April 12, 2008

Revitalizing Shoshone

Woman will teach Shoshone at UWAs the language coordinator for the Shoshone Tribal Cultural Center on the Wind River Indian Reservation, Teran has been working with tribal elders for almost six years to produce a written and digital-audio dictionary of the Eastern Shoshone language.

In that time she has reconnected with her first tongue, and she has again begun dreaming in Shoshone--a language that is more descriptive, colorful and emotional than English is, she said.

In addition to the dictionary project, which has been a huge undertaking for her and three tribal elders, Teran has also developed an eight-CD audio book for basic Shoshone-language instruction.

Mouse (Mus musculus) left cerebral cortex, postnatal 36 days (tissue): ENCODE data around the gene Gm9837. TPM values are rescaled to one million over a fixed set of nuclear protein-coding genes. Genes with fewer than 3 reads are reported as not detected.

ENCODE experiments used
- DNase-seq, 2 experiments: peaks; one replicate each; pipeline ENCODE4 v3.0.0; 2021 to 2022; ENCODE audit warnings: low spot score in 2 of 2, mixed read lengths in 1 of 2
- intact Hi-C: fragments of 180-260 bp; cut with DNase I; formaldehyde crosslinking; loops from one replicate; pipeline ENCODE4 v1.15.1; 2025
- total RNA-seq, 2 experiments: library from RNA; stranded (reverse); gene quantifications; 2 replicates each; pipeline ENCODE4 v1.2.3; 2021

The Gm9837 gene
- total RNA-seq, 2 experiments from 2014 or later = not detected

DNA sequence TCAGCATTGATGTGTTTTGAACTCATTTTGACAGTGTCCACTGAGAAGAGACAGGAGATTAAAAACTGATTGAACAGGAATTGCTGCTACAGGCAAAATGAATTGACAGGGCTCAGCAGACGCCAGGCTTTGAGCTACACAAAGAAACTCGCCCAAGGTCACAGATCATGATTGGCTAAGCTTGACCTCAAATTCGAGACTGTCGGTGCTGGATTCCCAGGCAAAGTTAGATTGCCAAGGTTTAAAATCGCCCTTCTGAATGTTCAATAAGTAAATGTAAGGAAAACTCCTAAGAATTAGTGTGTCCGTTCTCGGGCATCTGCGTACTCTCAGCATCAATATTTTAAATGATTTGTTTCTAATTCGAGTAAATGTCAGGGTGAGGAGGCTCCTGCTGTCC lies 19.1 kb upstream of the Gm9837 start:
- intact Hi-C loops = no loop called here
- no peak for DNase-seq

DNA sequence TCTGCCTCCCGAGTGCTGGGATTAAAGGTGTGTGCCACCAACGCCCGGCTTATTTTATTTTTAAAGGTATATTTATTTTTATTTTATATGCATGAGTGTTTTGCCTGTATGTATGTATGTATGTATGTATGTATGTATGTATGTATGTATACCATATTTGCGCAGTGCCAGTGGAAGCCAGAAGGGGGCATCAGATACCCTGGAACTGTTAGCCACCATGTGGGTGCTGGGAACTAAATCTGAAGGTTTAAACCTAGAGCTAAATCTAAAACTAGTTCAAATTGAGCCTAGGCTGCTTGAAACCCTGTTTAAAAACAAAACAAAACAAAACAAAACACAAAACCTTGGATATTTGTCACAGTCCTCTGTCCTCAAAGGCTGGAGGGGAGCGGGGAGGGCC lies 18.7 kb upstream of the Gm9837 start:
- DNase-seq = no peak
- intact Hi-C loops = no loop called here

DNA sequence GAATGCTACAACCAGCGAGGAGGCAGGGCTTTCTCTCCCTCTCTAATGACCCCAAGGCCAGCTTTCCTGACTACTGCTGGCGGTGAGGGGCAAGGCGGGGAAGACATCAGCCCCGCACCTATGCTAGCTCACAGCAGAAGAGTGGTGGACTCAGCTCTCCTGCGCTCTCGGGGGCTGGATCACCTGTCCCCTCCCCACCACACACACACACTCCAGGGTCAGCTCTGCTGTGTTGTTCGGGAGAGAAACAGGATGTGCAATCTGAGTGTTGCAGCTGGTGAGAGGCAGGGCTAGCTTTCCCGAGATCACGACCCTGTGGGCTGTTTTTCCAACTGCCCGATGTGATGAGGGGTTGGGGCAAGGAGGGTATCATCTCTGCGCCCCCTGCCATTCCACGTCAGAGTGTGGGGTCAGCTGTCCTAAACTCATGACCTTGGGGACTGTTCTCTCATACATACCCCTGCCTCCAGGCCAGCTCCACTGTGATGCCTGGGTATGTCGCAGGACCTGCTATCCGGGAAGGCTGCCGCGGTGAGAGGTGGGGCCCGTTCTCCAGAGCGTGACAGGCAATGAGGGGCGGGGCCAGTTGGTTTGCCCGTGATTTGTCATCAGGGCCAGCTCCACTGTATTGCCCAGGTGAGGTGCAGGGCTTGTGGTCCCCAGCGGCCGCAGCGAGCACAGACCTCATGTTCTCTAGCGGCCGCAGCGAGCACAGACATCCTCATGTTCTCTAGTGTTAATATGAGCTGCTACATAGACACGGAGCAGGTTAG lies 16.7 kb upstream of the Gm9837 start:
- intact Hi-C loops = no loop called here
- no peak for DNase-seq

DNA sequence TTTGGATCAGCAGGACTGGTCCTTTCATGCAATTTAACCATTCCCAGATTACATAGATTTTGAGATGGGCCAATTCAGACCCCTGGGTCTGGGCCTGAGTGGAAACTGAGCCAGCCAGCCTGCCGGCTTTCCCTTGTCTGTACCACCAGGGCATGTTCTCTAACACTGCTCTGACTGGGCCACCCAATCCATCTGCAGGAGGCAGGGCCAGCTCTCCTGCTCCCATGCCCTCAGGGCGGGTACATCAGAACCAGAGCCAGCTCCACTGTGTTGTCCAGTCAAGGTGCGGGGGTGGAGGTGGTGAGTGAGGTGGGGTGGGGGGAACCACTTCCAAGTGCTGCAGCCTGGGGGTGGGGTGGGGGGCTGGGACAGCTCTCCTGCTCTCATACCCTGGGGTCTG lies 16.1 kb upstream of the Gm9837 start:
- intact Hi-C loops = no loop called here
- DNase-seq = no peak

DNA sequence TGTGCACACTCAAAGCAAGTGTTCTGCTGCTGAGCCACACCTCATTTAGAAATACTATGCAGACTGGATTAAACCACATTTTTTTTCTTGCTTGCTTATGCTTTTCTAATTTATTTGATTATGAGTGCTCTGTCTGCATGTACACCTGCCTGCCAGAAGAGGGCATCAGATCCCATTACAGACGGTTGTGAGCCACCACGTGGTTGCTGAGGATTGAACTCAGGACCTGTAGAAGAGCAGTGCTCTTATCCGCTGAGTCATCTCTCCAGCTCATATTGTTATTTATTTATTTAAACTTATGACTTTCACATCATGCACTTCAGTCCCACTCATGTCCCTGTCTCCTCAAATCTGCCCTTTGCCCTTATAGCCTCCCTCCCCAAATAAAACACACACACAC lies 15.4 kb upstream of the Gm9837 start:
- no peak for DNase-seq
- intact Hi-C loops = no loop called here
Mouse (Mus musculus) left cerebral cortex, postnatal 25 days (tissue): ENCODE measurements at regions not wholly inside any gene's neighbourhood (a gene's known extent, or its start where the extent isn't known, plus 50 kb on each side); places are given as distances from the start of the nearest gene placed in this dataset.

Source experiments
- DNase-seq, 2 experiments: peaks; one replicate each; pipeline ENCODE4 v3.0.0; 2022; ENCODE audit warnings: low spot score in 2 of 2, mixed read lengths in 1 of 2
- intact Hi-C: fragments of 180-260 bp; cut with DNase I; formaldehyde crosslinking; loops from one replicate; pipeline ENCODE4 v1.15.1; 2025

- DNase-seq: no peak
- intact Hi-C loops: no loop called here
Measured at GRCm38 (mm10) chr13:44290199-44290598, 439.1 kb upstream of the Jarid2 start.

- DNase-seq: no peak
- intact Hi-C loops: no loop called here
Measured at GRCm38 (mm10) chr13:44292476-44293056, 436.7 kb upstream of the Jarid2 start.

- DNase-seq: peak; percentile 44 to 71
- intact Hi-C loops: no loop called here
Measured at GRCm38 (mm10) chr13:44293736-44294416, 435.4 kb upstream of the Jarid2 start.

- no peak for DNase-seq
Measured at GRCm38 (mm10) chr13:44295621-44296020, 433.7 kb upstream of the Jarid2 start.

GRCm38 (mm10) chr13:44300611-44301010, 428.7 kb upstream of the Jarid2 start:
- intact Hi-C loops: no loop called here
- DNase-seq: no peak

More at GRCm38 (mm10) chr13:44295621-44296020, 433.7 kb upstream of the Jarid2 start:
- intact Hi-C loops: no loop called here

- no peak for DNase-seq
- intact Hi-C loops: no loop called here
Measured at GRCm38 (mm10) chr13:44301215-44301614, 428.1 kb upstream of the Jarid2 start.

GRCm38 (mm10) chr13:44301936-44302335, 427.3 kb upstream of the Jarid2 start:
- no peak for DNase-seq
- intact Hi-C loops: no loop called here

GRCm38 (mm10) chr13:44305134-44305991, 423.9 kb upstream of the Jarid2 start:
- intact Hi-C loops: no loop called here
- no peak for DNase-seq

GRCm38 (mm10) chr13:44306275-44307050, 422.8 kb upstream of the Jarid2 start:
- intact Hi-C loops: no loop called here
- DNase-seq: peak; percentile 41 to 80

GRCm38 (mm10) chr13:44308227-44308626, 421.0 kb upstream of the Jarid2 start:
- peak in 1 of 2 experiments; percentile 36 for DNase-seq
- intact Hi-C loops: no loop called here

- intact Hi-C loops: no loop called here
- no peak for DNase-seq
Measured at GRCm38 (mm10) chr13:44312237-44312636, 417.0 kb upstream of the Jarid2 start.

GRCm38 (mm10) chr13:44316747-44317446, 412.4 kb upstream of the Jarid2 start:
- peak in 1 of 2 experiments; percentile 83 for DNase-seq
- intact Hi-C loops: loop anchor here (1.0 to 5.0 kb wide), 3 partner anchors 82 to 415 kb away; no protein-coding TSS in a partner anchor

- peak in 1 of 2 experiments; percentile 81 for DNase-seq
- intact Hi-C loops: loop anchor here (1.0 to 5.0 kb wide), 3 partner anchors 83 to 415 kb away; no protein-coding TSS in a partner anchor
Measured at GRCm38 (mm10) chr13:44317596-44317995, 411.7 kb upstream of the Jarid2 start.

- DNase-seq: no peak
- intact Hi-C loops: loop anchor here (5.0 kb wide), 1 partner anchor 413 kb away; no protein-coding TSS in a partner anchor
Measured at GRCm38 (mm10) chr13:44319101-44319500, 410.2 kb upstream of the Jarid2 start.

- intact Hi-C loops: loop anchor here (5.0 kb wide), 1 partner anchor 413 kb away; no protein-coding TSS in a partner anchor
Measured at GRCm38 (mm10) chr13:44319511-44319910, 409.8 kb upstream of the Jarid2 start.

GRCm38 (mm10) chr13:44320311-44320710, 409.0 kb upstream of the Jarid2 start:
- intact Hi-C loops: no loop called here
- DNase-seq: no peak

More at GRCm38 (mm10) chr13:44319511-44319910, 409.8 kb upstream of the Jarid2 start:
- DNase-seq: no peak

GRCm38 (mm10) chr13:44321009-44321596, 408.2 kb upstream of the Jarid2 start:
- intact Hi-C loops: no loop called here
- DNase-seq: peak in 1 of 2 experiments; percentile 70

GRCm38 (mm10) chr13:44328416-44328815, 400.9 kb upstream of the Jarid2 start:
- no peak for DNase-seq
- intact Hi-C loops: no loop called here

Shoshone woman devotes her life to preserving native language
Since 2002, Teran, the Eastern Shoshone language coordinator, has been working with three Shoshone elders on the reservation to compile the most comprehensive phonetic dictionary and audio record of the tribe's language yet assembled.

She has been digitally recording the elders for going on six years now, as they've painstakingly pronounced 14,000-plus words and phrases in a cramped, makeshift recording studio.

She has also been creating and producing a basic multimedia Shoshone language course for schools and tribal members.

Teran said she fell in love with media technology the moment she was introduced to that reel-to-reel recorder, and she now believes it offers the surest way to preserve and help to revive the language.
Elder says reconnection with native tongue could help bring tribal renaissance

1 comment:

Anonymous said...

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